BEIRUT: The opening ceremony of this summer’s Games is just six days away, and anticipation is reaching fever pitch. Katya Bachrouche, who is part of the biggest Lebanese mission to any Olympics (10 athletes will be competing), has spoken about her excitement as the buildup to the Olympics continues.
Bachrouche won six medals for Lebanon in Pan Arab games in Qatar last year, and she is continuing final preparations for the Games with her fellow teammate Wael Kobrosly in Le Havre, France.
During the Pan Arab Games, Bachrouche brought home four gold medals – in the 200-meter freestyle, 400-meter freestyle, 800-meter freestyle and 200-meter individual medleys – but the greatest reward came after the Pan Arab Games when she learned that her times ensured her qualification for the London Olympics to compete in the 800-meter freestyle.
“I have been training nonstop all year, working very hard for the Games. I moved to Los Angeles in February and have been training with a team there with many swimmers who will be participating in the Olympics for many different countries,” said 23-year-old Bachrouche.
“I am currently in Le Havre, France training with my teammate Wael Kobrosly this week. We leave for London on Sunday,” she added.
Being at the Olympic stage is a very unique opportunity for any athlete, and Bachrouche says she couldn’t be more excited.
“Every day I get more excited to get to London. I am so thankful for the opportunity to participate in the Olympics and cannot wait until the Games begin. It will be the experience of a lifetime,” she said.
The weight of expectations will be firmly felt by the 23-year-old when she takes to the stage starting July 27, since she was the most successful Lebanese athlete during the Qatar games in 2011.
Lebanon has not won an Olympic medal since 1980, when Hasan Charara nailed a Bronze medal in the heavyweight Romanian wrestling. However, Bachrouche has realistic goals for the up-and-coming event.
“Everybody asks me if I am going to win a gold medal in the Olympics, but most people do not understand how difficult that is to accomplish,” she said.
“Of course, no athlete goes to the Olympics and doesn’t want to win a medal – of course I would love to win a gold medal – but it is also important to be realistic.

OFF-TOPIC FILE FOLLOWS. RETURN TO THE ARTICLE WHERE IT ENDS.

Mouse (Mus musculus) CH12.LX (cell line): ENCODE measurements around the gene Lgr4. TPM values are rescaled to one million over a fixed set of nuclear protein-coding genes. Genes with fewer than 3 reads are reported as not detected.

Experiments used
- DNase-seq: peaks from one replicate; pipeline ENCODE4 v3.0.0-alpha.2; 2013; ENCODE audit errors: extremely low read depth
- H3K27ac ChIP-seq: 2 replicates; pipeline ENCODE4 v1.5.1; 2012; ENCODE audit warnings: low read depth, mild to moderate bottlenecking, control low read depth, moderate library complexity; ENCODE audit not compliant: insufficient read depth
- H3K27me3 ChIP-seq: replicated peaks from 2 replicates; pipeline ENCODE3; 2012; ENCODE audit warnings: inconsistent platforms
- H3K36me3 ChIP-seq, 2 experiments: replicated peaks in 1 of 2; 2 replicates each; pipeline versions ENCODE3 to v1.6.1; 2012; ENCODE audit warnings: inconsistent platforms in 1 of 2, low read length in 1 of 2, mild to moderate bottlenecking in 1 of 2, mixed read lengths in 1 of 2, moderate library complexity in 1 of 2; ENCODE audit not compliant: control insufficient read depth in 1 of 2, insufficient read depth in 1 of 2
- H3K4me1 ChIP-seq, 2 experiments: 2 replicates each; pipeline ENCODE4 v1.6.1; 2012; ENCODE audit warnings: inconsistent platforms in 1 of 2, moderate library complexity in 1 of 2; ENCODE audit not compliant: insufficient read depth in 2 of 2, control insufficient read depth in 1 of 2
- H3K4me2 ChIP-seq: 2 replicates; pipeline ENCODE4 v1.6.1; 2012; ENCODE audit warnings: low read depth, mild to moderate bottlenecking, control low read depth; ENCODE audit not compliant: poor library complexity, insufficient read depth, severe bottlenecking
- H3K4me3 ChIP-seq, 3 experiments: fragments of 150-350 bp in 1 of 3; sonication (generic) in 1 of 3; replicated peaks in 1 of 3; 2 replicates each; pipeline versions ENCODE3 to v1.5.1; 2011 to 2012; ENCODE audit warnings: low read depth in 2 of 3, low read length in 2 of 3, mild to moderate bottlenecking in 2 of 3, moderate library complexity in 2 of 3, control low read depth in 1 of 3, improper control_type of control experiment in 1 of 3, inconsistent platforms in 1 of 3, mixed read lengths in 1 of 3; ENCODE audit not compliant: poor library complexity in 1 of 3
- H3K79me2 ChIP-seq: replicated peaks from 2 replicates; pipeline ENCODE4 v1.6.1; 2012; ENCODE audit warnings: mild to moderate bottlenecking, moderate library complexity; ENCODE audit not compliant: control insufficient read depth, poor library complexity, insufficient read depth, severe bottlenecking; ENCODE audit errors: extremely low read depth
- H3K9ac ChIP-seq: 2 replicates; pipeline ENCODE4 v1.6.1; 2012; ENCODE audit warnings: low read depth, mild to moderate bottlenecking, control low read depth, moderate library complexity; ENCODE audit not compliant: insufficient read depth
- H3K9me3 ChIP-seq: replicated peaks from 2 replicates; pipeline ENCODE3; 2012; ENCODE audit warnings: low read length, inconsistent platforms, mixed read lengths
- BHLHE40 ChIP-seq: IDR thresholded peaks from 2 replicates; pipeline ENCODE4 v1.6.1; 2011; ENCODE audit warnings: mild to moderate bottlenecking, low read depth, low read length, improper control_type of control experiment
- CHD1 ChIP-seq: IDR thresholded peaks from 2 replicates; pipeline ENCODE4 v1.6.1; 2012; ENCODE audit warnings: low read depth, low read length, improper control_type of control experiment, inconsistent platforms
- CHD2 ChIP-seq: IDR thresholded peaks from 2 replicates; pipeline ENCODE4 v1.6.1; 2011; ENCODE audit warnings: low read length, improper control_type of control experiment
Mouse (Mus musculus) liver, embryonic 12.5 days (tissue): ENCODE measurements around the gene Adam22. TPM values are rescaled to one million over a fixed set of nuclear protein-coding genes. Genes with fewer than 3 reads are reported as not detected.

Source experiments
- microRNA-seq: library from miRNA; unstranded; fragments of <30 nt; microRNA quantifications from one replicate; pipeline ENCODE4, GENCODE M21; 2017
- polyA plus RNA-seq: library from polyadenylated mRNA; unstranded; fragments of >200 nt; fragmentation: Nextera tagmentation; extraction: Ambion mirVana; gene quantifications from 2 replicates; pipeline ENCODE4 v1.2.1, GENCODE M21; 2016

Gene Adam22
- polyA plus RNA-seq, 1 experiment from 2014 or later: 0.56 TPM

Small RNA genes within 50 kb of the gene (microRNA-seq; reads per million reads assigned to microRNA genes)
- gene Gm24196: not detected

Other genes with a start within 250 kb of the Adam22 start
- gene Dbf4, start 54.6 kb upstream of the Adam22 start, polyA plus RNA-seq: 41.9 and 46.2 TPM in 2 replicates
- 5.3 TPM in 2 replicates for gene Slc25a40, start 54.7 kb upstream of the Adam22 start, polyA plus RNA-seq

“With swimming, we have a good idea of where we stand and what our chances of winning will be by looking at the times and rankings of each swimmer.
“Right now, I am not in a position to medal. But I do believe I can swim faster than I did in Doha. My ultimate goal is to swim my best time, achieve the ‘A’ standard of 8:33, and to move up into the top 16. It would be a dream come true to make it to the finals , but this will not be an easy task,” she explained.
Having grown up in the United States, the 23-year-old Lebanese competed at college level with the University of Virginia Cavaliers in four Atlantic Coast conference swimming championships.
But if she’s to keep representing “The Cedars,” especially with Lebanon hosting the next Arab games in 2015, Bachrouche will need more support, as she has been paying for her preparations out of her own pocket.
“I am very proud of what I was able to accomplish at the Pan Arab Games. The Olympics will be a much bigger challenge and I will have even more competition than I had in Doha. I hope that I will be able to make Lebanon proud again, whether or not I get a medal.
“In terms of encouragement and words of kindness, the Olympic committee has been very supportive. However I have to be honest, I have received no financial support at all from the Olympic committee. I had been promised support to cover the cost of training, living expenses, traveling to competitions, etc. but so far I have been paying for everything myself.
“Even when it comes to the actual Olympics I have not received any support – I paid almost $2,000 for my ticket to London myself with the hopes that I will be paid back by the Olympic committee.
“I have to say I am disappointed. It is very expensive to train as a swimmer and I don’t work because I am training full time, six days a week, two to three times a day.
“I am so happy and proud to be swimming for Lebanon, and I am dedicating my whole life to it, but if I am to keep swimming for Lebanon, something is going to have to change,” Bachrouche said.
Despite her disappointment over the lack of real support from officials, Bachrouche has nothing but appreciation for all the backing of the Lebanese people.
“I have received so much support from fans, friends and family – especially through social media – and it is very encouraging. I want to thank everyone for their support and for believing in me. I am so proud to represent you and our country,” she said.